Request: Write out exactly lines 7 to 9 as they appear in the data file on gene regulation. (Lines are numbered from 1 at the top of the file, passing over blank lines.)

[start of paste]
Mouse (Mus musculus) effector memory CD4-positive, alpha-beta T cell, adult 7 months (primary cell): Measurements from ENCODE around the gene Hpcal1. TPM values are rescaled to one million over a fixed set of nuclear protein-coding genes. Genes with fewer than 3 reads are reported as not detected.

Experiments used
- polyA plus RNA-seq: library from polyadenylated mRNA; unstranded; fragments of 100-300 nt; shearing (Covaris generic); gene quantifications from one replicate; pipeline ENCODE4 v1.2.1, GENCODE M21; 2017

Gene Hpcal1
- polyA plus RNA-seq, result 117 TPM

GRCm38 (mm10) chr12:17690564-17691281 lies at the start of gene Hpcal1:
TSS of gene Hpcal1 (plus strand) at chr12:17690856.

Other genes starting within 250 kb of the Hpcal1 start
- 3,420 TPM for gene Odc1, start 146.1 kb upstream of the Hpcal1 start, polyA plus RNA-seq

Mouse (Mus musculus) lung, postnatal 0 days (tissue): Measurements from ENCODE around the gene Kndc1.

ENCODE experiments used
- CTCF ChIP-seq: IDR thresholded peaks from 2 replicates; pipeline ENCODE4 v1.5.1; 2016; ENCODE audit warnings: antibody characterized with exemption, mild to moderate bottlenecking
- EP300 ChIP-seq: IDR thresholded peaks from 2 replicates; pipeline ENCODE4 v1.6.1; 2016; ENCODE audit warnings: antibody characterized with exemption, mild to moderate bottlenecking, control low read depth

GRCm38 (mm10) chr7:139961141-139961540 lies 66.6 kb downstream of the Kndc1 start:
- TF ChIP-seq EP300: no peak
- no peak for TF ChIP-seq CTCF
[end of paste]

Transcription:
TSS of gene Hpcal1 (plus strand) at chr12:17690856.

Other genes starting within 250 kb of the Hpcal1 start
- 3,420 TPM for gene Odc1, start 146.1 kb upstream of the Hpcal1 start, polyA plus RNA-seq